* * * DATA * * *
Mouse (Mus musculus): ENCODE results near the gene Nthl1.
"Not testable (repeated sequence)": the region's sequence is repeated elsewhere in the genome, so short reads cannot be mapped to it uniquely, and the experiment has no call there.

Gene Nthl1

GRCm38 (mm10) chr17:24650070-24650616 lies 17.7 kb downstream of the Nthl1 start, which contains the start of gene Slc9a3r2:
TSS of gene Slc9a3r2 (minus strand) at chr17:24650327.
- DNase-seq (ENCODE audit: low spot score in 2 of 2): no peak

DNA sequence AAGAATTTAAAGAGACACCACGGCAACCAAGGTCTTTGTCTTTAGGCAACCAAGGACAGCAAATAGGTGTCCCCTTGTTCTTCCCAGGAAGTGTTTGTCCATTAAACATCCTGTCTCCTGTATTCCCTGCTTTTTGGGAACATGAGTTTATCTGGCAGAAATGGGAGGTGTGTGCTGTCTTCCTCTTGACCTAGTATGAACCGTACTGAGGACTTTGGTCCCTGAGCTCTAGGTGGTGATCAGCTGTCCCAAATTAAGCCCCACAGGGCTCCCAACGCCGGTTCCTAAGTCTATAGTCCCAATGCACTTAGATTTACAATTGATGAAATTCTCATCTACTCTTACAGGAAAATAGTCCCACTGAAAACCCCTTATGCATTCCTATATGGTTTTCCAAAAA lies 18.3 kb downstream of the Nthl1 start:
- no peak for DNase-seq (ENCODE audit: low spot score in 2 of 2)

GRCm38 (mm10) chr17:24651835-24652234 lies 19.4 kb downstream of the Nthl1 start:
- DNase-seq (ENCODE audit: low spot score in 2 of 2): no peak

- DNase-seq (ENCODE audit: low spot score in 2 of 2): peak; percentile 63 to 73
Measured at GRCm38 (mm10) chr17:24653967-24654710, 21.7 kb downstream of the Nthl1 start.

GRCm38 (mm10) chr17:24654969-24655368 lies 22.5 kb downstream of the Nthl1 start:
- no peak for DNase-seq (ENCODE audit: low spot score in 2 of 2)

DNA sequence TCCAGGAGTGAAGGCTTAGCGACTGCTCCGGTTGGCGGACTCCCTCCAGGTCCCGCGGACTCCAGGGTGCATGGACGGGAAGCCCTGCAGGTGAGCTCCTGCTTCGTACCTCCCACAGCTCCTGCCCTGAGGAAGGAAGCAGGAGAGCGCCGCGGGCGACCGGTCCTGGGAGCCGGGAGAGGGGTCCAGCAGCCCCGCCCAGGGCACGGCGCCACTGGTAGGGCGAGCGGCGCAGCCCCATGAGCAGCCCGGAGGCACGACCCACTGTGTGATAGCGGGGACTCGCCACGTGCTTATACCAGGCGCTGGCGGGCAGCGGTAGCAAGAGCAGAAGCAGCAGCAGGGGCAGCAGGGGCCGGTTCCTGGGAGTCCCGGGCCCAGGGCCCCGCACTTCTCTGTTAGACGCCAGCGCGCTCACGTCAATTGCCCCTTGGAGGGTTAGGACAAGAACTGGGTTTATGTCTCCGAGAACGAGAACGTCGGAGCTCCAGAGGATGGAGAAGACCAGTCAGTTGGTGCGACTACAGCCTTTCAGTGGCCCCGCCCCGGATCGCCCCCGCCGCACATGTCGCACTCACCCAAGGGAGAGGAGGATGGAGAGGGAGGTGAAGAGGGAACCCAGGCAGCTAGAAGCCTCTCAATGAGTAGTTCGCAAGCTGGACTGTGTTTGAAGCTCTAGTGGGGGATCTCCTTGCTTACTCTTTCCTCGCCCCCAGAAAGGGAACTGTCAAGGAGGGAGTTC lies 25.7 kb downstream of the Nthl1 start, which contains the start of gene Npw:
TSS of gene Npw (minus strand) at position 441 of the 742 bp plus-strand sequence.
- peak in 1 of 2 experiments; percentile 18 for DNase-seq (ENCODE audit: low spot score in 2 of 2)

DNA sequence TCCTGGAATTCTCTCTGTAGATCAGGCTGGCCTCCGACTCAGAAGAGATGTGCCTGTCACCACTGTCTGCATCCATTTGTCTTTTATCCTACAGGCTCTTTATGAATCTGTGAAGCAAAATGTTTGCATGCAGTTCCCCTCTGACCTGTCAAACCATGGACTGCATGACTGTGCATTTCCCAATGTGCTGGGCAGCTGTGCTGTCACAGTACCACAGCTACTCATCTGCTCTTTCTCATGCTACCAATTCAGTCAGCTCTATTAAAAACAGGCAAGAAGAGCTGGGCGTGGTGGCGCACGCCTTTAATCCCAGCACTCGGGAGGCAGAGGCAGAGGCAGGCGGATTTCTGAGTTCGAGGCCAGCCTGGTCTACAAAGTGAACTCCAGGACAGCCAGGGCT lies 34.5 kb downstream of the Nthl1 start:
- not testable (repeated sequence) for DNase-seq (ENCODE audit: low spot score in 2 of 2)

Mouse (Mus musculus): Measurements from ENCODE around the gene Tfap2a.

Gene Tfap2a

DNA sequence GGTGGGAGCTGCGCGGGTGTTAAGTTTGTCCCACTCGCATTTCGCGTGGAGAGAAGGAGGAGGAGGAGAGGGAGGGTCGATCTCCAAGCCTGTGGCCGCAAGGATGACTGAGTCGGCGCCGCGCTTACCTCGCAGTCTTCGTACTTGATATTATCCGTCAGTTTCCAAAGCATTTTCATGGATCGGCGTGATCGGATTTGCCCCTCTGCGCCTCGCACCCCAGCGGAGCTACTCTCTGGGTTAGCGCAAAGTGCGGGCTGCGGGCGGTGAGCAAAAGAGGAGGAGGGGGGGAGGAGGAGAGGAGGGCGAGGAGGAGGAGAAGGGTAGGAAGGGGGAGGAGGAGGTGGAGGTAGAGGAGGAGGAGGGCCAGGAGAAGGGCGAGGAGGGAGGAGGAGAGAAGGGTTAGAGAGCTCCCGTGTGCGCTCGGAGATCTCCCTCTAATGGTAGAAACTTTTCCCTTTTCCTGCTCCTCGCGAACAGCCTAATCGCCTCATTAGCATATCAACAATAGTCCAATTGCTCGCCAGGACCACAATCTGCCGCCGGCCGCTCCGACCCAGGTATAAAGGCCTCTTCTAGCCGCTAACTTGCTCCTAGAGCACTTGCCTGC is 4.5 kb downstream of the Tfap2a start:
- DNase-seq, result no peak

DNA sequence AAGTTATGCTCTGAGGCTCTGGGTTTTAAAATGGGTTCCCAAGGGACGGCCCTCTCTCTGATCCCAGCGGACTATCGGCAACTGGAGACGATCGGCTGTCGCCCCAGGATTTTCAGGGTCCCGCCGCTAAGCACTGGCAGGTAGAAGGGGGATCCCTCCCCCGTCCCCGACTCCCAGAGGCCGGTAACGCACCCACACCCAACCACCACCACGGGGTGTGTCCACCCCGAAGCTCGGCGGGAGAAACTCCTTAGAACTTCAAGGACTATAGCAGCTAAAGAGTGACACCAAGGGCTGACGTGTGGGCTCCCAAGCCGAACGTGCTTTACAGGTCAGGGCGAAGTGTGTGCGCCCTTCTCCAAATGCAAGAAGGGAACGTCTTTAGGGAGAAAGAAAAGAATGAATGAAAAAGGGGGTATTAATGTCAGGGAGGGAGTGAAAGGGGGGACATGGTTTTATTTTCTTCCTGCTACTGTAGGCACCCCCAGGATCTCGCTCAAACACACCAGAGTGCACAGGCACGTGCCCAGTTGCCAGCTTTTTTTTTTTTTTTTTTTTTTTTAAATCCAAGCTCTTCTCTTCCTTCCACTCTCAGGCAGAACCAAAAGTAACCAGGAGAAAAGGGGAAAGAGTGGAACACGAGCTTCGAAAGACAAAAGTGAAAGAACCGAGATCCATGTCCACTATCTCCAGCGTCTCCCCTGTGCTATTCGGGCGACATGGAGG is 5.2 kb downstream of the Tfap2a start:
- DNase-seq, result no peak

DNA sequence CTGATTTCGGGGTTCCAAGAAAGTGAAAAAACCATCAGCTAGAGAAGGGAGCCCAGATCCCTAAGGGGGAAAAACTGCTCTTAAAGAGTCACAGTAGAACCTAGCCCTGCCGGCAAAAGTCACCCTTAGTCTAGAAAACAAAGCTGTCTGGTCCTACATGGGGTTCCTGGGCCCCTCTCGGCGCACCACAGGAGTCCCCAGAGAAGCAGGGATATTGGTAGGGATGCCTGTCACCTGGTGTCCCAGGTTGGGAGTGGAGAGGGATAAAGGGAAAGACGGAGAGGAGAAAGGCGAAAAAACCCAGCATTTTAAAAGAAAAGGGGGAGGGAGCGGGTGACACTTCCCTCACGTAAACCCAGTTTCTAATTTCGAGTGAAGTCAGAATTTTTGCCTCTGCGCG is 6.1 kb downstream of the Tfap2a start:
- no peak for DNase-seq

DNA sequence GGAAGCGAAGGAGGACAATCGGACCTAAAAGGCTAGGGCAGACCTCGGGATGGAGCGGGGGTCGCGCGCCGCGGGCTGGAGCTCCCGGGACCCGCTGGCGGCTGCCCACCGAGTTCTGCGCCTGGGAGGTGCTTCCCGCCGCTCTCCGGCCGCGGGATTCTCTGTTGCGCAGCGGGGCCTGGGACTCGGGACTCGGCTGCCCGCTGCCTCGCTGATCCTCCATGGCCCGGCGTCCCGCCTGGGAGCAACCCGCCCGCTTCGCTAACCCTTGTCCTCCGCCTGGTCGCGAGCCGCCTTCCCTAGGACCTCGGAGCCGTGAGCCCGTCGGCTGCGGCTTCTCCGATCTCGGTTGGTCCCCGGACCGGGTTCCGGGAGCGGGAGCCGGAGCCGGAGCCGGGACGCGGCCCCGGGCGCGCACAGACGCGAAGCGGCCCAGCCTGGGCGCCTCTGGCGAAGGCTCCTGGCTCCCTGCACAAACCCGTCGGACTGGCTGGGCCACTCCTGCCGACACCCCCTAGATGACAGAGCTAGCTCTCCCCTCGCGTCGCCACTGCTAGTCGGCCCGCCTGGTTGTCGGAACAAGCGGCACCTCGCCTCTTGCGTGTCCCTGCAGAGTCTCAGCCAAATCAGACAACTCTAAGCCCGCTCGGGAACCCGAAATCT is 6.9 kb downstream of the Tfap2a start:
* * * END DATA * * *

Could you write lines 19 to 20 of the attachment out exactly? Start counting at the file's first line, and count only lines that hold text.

- not testable (repeated sequence) for DNase-seq (ENCODE audit: low spot score in 2 of 2)

Mouse (Mus musculus): Measurements from ENCODE around the gene Tfap2a.